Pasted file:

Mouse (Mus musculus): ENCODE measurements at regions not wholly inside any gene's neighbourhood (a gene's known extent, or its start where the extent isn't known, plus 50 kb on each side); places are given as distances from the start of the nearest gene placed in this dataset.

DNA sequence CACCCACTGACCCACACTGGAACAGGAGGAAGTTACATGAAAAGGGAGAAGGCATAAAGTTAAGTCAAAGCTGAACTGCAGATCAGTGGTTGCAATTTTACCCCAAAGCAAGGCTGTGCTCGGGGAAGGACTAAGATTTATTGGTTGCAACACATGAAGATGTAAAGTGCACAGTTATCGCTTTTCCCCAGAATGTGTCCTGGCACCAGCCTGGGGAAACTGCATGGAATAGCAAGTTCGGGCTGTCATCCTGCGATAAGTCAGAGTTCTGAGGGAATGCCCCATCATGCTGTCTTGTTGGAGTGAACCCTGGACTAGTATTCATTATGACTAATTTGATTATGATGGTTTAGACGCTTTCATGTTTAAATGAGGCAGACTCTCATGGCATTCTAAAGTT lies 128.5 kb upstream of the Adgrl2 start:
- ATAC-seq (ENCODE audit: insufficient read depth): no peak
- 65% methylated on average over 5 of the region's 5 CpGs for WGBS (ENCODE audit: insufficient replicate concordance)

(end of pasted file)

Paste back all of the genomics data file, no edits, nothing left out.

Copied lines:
Mouse (Mus musculus): ENCODE measurements at regions not wholly inside any gene's neighbourhood (a gene's known extent, or its start where the extent isn't known, plus 50 kb on each side); places are given as distances from the start of the nearest gene placed in this dataset.

DNA sequence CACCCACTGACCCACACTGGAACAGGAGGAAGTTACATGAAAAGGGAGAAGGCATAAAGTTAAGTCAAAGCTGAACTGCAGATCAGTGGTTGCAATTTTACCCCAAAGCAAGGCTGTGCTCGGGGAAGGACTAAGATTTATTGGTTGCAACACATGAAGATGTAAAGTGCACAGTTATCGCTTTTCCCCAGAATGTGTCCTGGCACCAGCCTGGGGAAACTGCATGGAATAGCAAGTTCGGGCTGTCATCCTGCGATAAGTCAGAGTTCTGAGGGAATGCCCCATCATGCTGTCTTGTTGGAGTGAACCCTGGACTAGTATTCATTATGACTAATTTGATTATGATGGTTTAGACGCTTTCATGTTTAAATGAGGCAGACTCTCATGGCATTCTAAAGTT lies 128.5 kb upstream of the Adgrl2 start:
- ATAC-seq (ENCODE audit: insufficient read depth): no peak
- 65% methylated on average over 5 of the region's 5 CpGs for WGBS (ENCODE audit: insufficient replicate concordance)